Portishead rail line opening faces potential delay as costs soar
PUBLISHED: 05:44 07 February 2017
The estimated cost of reopening the Portishead railway line are spiralling and project leaders this week admitted they do not know what the final total will be, nor for certain when trains will start running.
The MetroWest project, which is being part-funded by North Somerset Council, was expected to cost £58million but recently it has become clear it will cost ‘considerably more’.
Discussions over funding are ongoing with the Department for Transport, but neither North Somerset Council nor MetroWest were willing to give assurances this week the project would be ready by the first-half of 2020 as planned.
The design phase of the project has revealed the reopening of Portishead’s link to Bristol, via Pill, is more complex than originally thought.
Ahead of West of England Joint Transport Board’s most recent meeting, papers revealed the initial £58million budget was now unrealistic.
It said: “Given the extent of the additional works needed, the cost estimated is expected to be considerably more than the previous £58million estimate.”
The Times has asked MetroWest what it means by ‘considerably more’ but it refused to put even a ballpark figure on the likely additional cost.
Its spokesman said: “As reported at the meeting of the West of England Joint Transport Board in January, the costs for phase one of the MetroWest programme are still being finalised and will be reported at the March meeting.
“We are unable to say anything until then.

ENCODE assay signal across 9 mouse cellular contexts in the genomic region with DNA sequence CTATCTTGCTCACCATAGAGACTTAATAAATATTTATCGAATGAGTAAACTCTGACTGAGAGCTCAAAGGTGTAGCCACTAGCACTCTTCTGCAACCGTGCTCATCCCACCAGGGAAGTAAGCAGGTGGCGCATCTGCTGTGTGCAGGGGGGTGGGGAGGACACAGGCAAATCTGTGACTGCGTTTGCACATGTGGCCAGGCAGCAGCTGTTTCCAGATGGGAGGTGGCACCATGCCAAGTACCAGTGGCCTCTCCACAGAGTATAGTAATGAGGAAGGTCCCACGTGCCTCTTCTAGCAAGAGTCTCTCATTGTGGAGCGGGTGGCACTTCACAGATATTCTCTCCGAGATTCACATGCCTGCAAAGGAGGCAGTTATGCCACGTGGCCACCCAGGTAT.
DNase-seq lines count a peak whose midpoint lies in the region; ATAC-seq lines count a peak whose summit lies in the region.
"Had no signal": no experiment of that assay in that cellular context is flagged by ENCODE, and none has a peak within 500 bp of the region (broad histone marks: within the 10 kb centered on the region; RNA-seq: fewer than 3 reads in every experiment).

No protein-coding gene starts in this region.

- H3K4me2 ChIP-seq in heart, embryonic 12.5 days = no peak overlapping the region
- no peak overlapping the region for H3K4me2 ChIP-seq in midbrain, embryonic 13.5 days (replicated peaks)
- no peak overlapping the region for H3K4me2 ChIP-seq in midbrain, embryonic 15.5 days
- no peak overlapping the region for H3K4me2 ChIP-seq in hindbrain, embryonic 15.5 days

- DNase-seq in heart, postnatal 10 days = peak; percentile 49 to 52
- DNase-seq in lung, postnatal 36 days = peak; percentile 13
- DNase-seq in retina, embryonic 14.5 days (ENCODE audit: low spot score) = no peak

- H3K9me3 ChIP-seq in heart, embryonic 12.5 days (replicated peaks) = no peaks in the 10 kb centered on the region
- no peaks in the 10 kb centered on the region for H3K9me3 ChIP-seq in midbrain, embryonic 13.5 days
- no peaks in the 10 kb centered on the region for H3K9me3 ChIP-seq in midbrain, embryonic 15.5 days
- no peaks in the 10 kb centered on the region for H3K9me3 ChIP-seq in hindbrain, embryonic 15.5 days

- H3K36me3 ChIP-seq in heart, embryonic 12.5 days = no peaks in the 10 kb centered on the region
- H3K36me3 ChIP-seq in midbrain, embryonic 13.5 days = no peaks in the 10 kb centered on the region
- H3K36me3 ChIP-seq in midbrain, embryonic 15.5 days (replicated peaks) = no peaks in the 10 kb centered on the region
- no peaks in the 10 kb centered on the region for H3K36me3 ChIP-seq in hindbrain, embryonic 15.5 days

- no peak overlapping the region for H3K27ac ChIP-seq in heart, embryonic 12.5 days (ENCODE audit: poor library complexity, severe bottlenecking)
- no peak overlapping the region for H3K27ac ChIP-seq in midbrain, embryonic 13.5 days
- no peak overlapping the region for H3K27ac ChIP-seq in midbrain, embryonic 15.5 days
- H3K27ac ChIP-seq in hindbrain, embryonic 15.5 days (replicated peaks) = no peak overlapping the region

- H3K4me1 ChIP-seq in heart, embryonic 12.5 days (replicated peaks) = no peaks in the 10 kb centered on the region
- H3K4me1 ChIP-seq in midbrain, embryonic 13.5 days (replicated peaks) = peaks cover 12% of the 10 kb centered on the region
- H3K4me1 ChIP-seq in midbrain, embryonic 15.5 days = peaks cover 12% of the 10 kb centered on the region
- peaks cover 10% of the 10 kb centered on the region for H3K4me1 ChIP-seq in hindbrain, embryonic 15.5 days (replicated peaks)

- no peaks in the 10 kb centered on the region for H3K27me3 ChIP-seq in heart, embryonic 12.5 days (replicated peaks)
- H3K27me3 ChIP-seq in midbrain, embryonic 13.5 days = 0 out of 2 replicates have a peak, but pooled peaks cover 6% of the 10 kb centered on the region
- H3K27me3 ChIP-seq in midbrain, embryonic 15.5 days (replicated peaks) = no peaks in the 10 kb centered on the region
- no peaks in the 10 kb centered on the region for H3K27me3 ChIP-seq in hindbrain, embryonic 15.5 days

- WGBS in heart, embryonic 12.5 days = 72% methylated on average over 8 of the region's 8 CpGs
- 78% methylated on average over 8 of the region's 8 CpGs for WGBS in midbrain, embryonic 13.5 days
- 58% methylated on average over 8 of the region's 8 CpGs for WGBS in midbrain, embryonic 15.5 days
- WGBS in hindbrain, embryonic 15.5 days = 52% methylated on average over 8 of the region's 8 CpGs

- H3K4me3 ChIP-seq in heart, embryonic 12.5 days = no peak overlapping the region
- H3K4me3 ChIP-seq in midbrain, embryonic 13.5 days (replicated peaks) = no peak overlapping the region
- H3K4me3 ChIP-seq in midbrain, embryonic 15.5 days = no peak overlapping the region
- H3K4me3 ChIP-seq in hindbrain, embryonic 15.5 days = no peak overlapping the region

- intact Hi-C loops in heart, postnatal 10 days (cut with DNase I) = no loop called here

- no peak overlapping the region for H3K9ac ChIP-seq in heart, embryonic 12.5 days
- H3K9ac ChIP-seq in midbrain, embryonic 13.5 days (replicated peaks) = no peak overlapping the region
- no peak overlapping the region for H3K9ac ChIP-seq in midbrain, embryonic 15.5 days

“Only at that stage we will know the scope of any increase and whether there is any impact on opening dates.”
North Somerset Council, when asked if it would be willing to further contribute to the project, sent the same statement as MetroWest.
It is almost a year to the day that the project was hit by a further delay, as the Times revealed the planned reopening of the line was being pushed back to early-2020 due to issues about making tunnels wide enough.
Despite that, North Somerset Council’s leader Nigel Ashton claimed last year trains would be running by ‘late-2019’.
Regardless of whether those targets are met, Portishead Railway Group says the need for a station in the town will only increase.
Its vice-chairman Colin Howells said: “Some people on Facebook say it is a lot of money to run a train to Portishead, but it isn’t just about Portishead, it’s about Severn Beach and probably trains going to Bath.
“There’s still a need (for a station). Portishead is still a growing town.
“There are still building projects planned so it’s an increasing size.
“Travelling into and out of Portishead won’t get any easier without a major transport project like this.
“We are only going to get one crack at it, and we must make sure we do it right.”
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